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What’s your perspective?

I recently reviewed a resume for a potential client. He had written it himself and hadn’t done too badly. It was well-constructed, contained quantifiable, qualifiable examples of his accomplishments and had a pleasing aesthetic. But something was missing in his presentation. He wrote from the “I know it, so everyone else must know it” perspective.

One of his bullets read: (Edited to protect confidentiality)

  • Converted organization to include production capabilities with {name of specific software}

Sounds like a “good” resume bullet, right? However, by assuming “everyone” would understand what “converting the organization” entailed, he missed a perfect opportunity to tell his story and differentiate his unique skill set. He was trying to break out of his current industry, yet mentioned software by name, rather than function. Most likely, only individuals in his current industry would recognize the software and its significance. He left his “non-industry target audience” wondering what the software did and, more importantly, what it meant mean for them and their company. Without telling the organizational conversion story, he buried his skills. He expected the reader to somehow “magically” know what skills his sentence was trying to convey.

Unfortunately using such a myopic approach to the presentation of skills undersells the job seeker and leaves lots of “saleable” information uncovered and unstated. Use an “If I don’t tell them; they won’t know” perspective instead. And please, that’s not carte blanche to tell absolutely everything. Focus on your audience. Target your skills to respond to their needs. Differentiate your talents – boldly and unequivocally.

I frequently use this line in response to the “Why isn’t my resume working?” question.

“Flopping duties on a sheet of paper and hoping a hiring authority will extrapolate accomplishments and figure out where you fit in the organization doesn’t work.”

It is not up to the hiring authority to figure out where you fit; it is up to you to tell them. Adjust your perspective to that of the reader when crafting your resume and be sure to incorporate that approach in everything search related – written, verbal and everything in between. Sometimes, a slight change in approach nets substantial results.

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  1. […] This post was mentioned on Twitter by Dawn Bugni, AlfredStateCareerDev. AlfredStateCareerDev said: RT @DawnBugni: Blogging it: "What's your perspective?" <– Don't leave saleable information unstated. […]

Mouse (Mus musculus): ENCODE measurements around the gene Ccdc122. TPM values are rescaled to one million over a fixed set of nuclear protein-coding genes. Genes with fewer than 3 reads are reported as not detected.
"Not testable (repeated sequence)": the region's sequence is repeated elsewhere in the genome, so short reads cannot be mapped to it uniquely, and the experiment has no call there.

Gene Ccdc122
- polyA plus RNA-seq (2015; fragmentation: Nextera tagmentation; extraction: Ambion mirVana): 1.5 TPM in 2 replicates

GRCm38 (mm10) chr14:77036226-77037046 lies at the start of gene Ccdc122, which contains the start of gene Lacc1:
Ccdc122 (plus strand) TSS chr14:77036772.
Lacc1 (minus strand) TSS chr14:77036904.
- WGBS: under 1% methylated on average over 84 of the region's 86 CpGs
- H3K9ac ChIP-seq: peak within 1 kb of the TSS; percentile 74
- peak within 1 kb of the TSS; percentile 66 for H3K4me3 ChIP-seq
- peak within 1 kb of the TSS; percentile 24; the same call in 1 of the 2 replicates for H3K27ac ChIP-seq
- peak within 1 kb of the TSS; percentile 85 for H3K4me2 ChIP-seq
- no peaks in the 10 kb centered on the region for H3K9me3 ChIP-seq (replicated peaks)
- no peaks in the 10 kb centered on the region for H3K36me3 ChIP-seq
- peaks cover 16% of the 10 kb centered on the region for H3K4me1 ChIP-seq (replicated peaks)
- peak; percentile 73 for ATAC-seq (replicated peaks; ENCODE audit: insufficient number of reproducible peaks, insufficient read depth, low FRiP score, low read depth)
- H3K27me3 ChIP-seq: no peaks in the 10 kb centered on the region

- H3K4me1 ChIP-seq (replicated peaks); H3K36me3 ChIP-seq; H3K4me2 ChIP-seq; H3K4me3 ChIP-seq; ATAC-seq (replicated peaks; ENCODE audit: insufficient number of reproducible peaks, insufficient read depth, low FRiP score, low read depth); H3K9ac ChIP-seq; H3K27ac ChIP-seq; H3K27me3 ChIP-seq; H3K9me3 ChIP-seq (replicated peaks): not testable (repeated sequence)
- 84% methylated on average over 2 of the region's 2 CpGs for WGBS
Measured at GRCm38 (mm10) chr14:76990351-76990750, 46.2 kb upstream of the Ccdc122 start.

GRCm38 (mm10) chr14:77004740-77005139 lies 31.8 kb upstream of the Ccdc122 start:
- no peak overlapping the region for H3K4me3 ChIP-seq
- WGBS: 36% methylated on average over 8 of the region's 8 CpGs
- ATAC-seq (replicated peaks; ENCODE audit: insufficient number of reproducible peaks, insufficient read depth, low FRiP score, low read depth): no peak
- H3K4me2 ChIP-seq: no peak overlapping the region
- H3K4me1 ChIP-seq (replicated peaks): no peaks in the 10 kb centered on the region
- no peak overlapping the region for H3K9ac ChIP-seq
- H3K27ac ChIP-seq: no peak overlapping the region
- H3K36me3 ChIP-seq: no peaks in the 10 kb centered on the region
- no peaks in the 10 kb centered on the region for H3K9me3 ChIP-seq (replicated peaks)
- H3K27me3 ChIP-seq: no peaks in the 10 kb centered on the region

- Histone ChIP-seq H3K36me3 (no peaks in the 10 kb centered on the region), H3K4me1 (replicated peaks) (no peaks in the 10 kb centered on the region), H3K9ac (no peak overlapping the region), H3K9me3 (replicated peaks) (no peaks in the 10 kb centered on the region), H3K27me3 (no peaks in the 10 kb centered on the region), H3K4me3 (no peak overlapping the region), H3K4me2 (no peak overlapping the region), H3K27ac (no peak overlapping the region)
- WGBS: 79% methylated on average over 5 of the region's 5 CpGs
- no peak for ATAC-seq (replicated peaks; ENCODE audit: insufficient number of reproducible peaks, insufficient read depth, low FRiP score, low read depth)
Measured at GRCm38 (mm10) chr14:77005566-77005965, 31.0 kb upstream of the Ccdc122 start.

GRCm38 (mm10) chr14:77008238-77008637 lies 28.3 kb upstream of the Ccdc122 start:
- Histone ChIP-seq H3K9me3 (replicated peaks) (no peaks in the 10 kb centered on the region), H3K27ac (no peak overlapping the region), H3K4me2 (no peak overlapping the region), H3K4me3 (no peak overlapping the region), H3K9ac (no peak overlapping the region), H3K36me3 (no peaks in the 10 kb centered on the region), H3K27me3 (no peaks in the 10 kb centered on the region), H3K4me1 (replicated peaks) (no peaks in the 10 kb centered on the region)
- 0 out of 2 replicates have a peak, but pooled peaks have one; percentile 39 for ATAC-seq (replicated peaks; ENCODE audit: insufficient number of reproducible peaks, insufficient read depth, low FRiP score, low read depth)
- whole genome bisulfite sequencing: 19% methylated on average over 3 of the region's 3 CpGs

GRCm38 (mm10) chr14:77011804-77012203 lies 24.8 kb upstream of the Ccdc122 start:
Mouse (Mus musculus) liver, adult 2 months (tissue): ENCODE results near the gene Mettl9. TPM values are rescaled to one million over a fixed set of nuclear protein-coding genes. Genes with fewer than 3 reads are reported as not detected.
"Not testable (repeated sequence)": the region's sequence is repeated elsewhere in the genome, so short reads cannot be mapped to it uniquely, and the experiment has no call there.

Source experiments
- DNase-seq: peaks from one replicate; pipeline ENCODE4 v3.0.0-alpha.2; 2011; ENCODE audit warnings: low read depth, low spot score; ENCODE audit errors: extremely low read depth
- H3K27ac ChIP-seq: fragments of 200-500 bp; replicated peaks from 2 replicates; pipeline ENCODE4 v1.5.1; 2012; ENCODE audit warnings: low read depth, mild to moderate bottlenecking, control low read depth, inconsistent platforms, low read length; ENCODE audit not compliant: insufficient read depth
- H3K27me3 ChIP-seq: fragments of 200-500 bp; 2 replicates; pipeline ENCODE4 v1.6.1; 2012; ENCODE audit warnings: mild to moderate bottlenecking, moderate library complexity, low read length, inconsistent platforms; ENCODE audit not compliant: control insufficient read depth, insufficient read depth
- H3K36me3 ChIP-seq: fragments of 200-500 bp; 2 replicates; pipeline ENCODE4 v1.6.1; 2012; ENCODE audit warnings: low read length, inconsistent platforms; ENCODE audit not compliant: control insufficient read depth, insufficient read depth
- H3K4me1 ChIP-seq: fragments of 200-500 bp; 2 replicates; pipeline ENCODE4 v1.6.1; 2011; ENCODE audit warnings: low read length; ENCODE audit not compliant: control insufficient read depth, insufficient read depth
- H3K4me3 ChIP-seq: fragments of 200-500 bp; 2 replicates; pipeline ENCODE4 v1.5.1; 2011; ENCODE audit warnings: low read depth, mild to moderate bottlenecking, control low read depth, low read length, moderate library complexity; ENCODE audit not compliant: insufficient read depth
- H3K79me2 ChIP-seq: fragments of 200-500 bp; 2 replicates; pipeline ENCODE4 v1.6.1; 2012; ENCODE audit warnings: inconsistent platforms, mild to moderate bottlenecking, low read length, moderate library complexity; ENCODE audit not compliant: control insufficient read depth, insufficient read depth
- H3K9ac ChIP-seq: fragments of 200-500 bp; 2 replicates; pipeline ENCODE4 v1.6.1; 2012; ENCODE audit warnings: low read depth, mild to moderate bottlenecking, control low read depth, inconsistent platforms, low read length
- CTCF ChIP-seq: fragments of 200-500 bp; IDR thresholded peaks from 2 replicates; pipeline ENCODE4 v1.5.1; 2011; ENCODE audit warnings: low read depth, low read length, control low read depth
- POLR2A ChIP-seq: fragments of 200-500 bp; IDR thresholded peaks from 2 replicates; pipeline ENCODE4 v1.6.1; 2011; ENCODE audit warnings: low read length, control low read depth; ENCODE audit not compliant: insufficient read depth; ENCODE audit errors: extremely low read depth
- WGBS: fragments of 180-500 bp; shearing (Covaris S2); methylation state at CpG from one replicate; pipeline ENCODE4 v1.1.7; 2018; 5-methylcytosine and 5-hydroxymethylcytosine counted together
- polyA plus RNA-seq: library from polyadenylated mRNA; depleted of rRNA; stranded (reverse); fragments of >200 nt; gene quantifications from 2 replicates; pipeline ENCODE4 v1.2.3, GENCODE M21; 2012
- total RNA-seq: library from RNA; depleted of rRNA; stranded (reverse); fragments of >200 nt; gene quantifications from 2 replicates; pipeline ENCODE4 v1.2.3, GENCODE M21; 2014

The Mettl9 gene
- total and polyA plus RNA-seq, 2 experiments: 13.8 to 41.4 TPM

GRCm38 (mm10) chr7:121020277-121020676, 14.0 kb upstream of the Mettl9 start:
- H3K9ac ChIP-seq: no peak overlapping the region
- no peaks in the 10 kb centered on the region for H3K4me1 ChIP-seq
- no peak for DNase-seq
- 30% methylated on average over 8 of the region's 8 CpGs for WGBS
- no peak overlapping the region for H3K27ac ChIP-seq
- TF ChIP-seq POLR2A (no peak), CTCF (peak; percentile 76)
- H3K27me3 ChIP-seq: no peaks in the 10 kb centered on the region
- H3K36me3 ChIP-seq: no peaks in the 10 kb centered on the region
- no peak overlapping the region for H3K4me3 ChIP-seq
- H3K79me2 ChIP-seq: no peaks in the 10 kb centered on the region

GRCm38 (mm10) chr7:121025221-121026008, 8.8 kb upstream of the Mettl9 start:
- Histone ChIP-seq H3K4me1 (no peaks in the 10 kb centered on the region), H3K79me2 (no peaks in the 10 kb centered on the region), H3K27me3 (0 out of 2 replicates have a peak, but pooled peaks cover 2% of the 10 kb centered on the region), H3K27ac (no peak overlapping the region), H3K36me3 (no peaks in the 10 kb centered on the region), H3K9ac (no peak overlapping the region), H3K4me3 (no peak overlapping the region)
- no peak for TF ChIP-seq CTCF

2. Dawn Lennon says:

    Great advice, Dawn. I’ve seen this too and suspect it’s epidemic the longer people stay with the same companies or industries. I worked with a client last week who assured me that anyone in XYZ industry would “use those words” and to not use them in his resume would make him sound inexperienced. He didn’t convince me but such is life. He’s still so uncertain about where he wants to go next, there will other chances to fix things. It was such a comfort to read your post and feel the “love.” 🙂 ~Other Dawn

  3. Dawn says:

    Hi Dawn!

    I always love it when there’s a double dose of “Dawn wisdom” on my blog!

    “Assumptive thinking” jades our perspective and sometimes our responses when practiced outside job search. For example, someone didn’t respond to an email and the “assumptions” start. We usually run several me-centric scenarios about the lack of response, ranging from “What have I done to make them not want to answer?” to “Well, I guess they think they’re too good to respond to ME!” — each one increasingly bitter and “poor, pitiful me” focused. In reality, they’re not “ignoring” us; WE typed the email address wrong.

    Looking outside our personal perspective and running broader, more logical scenarios improves communication in all aspects of our lives.

    Thanks for stopping by.

  4. Hi Dawn!

    Thanks for using this example to hightlight how important it is to get a trusted person’s perspective on whether your intended message is clear.

    It can be so easy to just assume a skill or accomplishment is obvious, and miss an opportunity to tell the reader exactly what they need to know to extend an interview invitaiton.

    Each of us can use an objective set of eyes and ears. Part of what makes you such a great ally for your clients is your ability to be such a resource for them!

  5. […] She didn’t have to come across “so professional” on paper. (News flash: If you don’t tell a potential employer; they don’t know. If you don’t appear professional; they’ll assume you’re not. They have no […]

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